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25 Tips for Developing with and Blending Instructional Technologies

Submitted by on July 11, 2014 – 9:06 amNo Comment

eLearning Guild


The eLearning Guild recently released the free e-book, 84 Tips on New Instructional Design for New Instructional Technology so we are going to share some of these tips we learned over the next couple weeks. The first of this series is Twenty-one Tips for Putting Learning Goals and Learners Before Technology.

For this eBook, the eLearning Guild asked 21 learning professionals who have successfully melded new instruc­tional design with new instructional technologies to give their best tips; they have highlighted the tips from their featured contributors, and you can learn more about them at the bottom of this post. Click here to access the entire free e-book.

25 Tips for Developing with and Blending Instructional Technologies

Technologies will always change. It’s important to learn the capabilities of as many technologies as possible, as well as their strengths and limitations, so you can recommend the best blend of technologies to achieve a project’s goals. –Tracy Bissette & Ian Huckabee


According to Ruth Clark, research shows that the most powerful combination of media is pictures and audio. –Dawn Adams Miller


Not every learning program needs to have a test filled with multiple-choice questions, the odd drag-and-drop, or fill-in-the-blank. Try using other means if you really need to test your students. Create a crossword puzzle and score each correct answer. Create a scenario and follow the decision trail. –Neil Lasher


Instructional design is an art, and our palette of tools is greater than ever before. Try blending multiple technologies together for greater impact. –Tracy Bissette & Ian Huckabee


Adobe Captivate can be an easy-to-use tool for creating website or software tutorials. But sometimes it can be tough to make your tutorial more than a “point and click here” exercise. Thankfully, you can leverage the basic Captivate tools to make meaningful interactions that require some thought and practice from the user, while still giving performance support.

Here’s a very simple example: Let’s say you’re creating a tutorial on navigating The eLearning Guild’s website. One of your learner’s tasks is to use the Filter feature on the Guild’s curated content. The first step in this task is to select the Filter option to activate content filters. It would be simple enough to point to the Filter radio button and instruct the learner to click on it, but this really only teaches the learner to click on items when told explicitly to do so. What happens where the learner needs to locate the Filter radio button without being told when and where to click? Here’s a simple way to boost the instructional value of your Captivate:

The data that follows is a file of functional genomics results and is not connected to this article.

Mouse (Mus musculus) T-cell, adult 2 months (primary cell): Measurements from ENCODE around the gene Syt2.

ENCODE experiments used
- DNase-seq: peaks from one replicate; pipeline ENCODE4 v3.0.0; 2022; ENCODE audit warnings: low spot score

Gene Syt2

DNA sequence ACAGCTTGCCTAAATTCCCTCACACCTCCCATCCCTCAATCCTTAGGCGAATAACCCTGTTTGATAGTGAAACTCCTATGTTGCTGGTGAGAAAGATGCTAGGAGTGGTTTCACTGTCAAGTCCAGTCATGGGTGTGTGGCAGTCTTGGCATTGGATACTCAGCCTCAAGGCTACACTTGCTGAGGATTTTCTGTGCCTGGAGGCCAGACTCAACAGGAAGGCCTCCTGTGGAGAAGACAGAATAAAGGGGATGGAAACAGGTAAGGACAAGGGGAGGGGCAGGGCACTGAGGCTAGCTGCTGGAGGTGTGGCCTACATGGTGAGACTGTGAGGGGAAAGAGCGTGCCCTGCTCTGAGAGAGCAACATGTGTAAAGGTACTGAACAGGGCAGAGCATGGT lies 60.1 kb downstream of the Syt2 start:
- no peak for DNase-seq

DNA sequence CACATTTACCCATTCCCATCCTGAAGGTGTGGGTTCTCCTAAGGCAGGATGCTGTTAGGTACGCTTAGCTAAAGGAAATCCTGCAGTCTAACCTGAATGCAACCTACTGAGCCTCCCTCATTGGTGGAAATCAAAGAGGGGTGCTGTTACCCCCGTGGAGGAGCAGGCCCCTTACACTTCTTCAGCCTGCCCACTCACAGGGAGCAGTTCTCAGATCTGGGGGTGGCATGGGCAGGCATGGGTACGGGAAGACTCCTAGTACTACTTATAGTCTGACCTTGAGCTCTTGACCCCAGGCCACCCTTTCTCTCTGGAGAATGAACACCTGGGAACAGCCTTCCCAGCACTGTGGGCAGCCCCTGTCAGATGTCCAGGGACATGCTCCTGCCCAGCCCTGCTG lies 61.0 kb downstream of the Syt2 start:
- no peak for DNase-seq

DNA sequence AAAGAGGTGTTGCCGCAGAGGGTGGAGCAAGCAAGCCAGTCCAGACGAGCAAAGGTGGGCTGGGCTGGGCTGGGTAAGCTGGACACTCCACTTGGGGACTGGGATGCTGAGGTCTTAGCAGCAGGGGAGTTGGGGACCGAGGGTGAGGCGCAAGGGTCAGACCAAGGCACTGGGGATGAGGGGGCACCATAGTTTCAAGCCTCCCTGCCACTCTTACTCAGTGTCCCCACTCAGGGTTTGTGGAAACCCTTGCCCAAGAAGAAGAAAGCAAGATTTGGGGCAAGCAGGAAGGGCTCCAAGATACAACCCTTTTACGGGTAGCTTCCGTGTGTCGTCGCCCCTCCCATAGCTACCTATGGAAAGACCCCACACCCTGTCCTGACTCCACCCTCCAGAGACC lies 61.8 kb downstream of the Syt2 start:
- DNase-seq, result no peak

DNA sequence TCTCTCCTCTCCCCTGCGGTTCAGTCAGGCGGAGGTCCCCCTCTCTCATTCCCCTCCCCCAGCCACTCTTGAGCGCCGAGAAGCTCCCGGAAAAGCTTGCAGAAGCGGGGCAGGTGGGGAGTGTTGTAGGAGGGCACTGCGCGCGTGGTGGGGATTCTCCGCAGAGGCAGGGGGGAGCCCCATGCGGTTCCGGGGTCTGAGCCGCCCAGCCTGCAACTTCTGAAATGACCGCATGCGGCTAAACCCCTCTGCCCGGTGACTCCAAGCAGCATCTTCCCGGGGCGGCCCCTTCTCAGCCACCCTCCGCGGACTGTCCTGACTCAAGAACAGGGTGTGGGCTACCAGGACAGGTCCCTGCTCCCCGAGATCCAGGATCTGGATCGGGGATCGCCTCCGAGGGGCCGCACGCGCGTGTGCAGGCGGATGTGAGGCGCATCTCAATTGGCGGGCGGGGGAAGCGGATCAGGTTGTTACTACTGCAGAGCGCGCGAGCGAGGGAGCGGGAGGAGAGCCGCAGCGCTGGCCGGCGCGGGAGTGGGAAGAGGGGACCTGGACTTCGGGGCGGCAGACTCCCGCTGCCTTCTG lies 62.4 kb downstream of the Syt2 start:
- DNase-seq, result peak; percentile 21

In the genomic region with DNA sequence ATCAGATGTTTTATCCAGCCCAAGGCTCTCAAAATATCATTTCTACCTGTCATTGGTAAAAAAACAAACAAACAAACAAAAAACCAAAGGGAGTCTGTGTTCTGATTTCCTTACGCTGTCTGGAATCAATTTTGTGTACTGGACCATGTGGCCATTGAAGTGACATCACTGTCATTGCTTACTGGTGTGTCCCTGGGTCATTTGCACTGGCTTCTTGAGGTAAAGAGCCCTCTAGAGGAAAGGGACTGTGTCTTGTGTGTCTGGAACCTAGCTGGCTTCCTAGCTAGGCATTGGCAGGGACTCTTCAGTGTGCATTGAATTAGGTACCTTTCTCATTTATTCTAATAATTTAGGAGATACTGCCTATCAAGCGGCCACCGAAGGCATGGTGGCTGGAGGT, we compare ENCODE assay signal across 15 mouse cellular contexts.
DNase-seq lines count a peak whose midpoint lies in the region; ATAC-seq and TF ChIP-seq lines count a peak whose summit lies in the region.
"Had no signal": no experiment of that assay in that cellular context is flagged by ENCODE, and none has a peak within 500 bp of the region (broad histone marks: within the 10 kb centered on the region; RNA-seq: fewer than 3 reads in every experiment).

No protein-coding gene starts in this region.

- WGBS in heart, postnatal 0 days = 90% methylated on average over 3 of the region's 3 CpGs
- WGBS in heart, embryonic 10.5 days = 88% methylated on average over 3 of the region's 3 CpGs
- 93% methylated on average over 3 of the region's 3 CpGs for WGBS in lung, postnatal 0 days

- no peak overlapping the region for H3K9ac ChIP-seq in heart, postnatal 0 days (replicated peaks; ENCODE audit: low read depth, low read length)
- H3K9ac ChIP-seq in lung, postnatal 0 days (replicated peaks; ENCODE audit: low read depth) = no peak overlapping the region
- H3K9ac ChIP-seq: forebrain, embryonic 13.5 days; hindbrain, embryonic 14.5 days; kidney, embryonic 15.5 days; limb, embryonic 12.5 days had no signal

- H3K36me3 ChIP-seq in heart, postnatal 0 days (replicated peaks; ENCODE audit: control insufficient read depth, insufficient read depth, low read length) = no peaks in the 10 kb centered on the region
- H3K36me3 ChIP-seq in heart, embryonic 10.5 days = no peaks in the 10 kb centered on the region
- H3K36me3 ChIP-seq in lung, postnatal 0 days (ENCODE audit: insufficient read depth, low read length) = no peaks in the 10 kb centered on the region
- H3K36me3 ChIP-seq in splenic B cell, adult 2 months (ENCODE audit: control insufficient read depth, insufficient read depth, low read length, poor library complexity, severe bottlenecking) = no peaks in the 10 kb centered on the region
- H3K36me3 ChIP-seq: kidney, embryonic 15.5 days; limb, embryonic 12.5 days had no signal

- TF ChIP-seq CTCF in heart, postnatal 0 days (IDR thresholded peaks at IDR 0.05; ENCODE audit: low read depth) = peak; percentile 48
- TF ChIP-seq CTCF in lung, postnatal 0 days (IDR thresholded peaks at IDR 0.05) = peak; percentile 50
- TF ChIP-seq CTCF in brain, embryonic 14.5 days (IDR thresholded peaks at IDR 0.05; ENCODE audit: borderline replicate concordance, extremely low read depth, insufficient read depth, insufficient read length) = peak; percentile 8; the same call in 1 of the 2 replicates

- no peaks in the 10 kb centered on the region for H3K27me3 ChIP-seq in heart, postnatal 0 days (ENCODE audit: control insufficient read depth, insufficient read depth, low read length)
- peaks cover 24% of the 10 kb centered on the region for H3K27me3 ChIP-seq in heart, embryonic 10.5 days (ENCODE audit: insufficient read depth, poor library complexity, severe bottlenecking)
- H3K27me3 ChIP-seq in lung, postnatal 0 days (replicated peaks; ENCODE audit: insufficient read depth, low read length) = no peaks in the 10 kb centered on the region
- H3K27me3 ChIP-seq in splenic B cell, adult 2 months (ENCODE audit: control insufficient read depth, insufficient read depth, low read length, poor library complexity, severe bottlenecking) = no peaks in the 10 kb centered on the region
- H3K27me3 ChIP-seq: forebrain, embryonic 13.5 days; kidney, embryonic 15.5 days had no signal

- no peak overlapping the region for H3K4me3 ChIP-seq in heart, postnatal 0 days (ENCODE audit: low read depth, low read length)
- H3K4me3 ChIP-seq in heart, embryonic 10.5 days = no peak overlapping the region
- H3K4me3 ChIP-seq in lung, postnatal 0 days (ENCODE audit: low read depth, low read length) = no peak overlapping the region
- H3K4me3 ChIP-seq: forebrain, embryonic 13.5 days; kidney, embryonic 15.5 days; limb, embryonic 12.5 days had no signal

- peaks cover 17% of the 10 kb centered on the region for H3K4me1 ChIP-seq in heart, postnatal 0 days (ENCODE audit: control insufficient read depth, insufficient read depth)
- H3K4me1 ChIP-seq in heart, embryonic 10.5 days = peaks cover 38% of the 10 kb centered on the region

1. Provide a text caption that instructs the learner to click on the Filter radio button, but don’t tell them how or where to click:

Curated Content 1

2. If you’re teaching a sequence of tasks, try to put your text caption instructions in roughly the same place on each slide, so as not to confuse your learner.

3. Create a clickbox over the Filter radio button to capture successful completion of the task.

4. You’ll need to provide a safety net in case the learner can’t figure out this step on his or her own, so provide a Show Me How button. When in doubt, the learner can ask for help:

Curated Content 2

5. In case your learner clicks the Show Me How button, you’ll need to provide an additional text caption that show HOW to accomplish the task:

Curated Content 3

6. Now, on the timeline, here’s how you sequence and set the four objects you’ve created:

Curated Content 4

Let’s check out each item:

  • Click_Box_1: The clickbox the learner clicks to complete the task. This is set to go to next screen when clicked. The “pause project until user clicks” checkbox is selected.
  • Button_1: The Show Me How button. This button is set to “continue” when pressed and is set to pause.
  • Text_Caption_1: These are the instructions that tell the learner WHAT to do for this task.
  • Text_Caption_2: These are the instructions that tell the learner HOW to perform the task and they only appear if the learner clicks the Show Me How button.